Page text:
Waste Less, Recycle More [POST B]

An adverse by-product of today’s urban and all-consuming lifestyle, solid waste presents pressing environmental consequences as we plan for the future, with the global generation of solid waste set to increase 70% by 2050, exceeding more than 6 million tonnes of waste per day (Bhada-Tata and Hoornweg, 2012).

World wide, cities are embracing tactics that target waste reduction (Masaru, 2013),  with considerable disparities in societal attitudes, behaviors and strategies towards rubbish disposable evident amongst developed and developing nations.  Geographically and politically relevant, NSW government initiative Waste Less, Recycle More (WLRM), was designed in 2013 in direct response to the immediacy and severity of issues concerned with post consumer waste in a multitude of areas, and the challenges they engender in designing for the future.

Waste less, recycle more: a 5-year $465.7 million Waste and ResoEPA, 2015.

Specifically, WLRM is a $465.7 million package that is government funded with the intent to transform waste and recycling in NSW from 2013 to 2018 (EPA, 2015).   This transformation has been orchestrated and plans to be continued to be orchestrated through the individual funding of a collective of separate ‘children’ programs, all of which fall under the WLRM scheme.  These are programs such as Love Food Hate Waste, Resource Recovery Facility Expansion and Enhancement, and Improved Systems for Household Problem Wastes.  Furthermore, WLRM has in place an education strategy designed to support the key cause (reducing waste) and the ensuing programs it oversees, a strategy whose aim and vision is to ‘optimize the use and quality of education in all WLMR programs so that they promote positive behaviour change….and improvement in the environment and community wellbeing’ (EPA, 2015).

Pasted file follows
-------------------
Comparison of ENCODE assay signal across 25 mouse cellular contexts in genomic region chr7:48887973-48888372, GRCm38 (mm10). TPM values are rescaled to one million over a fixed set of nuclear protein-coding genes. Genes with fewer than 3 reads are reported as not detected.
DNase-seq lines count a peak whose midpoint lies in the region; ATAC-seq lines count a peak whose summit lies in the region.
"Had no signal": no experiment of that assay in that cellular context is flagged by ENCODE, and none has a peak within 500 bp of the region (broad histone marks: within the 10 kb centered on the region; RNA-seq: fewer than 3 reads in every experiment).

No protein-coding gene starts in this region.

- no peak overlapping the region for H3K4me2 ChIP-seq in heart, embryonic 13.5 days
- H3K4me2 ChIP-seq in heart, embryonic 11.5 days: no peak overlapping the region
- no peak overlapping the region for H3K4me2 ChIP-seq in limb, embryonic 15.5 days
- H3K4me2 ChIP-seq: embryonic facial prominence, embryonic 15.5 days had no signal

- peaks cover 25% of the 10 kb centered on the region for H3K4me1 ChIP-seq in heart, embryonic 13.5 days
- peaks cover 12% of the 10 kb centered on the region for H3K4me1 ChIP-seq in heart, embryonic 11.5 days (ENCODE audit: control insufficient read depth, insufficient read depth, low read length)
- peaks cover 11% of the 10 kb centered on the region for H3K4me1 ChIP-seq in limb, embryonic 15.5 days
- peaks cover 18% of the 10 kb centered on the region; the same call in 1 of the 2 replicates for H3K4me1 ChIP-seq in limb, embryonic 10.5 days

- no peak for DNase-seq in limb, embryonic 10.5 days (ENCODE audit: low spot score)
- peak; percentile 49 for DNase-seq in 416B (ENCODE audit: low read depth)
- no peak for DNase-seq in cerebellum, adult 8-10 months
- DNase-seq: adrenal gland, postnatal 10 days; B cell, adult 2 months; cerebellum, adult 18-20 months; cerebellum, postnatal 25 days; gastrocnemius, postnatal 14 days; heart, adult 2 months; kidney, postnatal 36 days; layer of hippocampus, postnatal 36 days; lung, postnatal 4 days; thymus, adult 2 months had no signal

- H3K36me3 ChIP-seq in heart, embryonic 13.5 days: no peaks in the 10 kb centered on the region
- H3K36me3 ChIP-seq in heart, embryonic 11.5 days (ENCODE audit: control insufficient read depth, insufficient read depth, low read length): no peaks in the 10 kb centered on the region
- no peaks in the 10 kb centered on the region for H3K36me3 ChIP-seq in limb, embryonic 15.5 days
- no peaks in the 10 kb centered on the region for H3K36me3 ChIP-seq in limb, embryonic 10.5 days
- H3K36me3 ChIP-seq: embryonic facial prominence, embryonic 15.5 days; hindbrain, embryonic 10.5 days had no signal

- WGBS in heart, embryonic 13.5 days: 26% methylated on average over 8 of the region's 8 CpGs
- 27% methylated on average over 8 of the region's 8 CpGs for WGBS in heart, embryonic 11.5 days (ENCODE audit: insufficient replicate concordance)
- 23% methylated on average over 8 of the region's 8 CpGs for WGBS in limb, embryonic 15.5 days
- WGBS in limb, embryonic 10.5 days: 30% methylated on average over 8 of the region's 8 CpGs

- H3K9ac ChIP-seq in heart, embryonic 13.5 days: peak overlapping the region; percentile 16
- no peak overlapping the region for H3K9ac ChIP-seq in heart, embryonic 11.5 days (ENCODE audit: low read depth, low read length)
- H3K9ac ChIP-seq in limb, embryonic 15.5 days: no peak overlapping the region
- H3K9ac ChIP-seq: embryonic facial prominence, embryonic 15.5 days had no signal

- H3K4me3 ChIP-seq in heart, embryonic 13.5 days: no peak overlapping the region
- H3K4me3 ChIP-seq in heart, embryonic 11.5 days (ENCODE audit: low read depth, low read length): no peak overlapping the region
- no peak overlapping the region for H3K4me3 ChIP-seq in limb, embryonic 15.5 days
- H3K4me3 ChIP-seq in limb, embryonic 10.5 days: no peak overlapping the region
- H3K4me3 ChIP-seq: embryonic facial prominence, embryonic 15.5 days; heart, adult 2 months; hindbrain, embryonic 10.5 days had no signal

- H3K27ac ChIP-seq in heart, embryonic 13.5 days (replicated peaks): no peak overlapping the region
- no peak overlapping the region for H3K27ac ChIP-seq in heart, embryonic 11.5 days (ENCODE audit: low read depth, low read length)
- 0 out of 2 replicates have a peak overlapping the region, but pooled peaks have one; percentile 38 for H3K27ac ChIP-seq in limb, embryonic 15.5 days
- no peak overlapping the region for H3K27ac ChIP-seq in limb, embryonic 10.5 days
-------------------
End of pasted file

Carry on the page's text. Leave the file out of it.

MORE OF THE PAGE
The effectiveness of the WLRM initiative is up for debate.  It is a tiered initiative,  and  its ultimate success is exceedingly dependent on the continued support of the NSW and federal government budgets and their overseers.  The Institute for Public Policy Research (a leading UK think tank), is against such tight government control over waste management, recognising and acknowledging that government foundations are key but that social enterprise policies can be considerably more effective and engaging, further summarizing that ‘our approach to resources [and by extension the wastage they generate] should be circular’ (Rowney, 2014).  By this, biological resources, such as foods, should be reused to their full extent before being returned to the Earth’s ecosystem, and non-biological resources such as metals, should be continually reused and recycled (Rowney, 2014).

Großer Stapel alter PET-Flaschen Large stack of old plastic botPlastic Waste. (Von Euen, 2013).

Many businesses worldwide are expanding on their own versions of circular reuse. H&M offers discounts in exchange for old clothes, which are then resourced for their materials, or directly outsourced to countries and situations where clothing is needed (Chegwyn, 2014). Supermarket chains are doing their part to redefine the way consumers approach food and avoid the potential for wastage to occur through such campaigns as Australia’s The Odd Bunch (Woolworths, 2016) and France’s Inglorious Fruits & Vegetables (Intermarche, 2015),  which both sell cheaper, non-calibrated and imperfect fruits and vegetables that would otherwise be thrown away.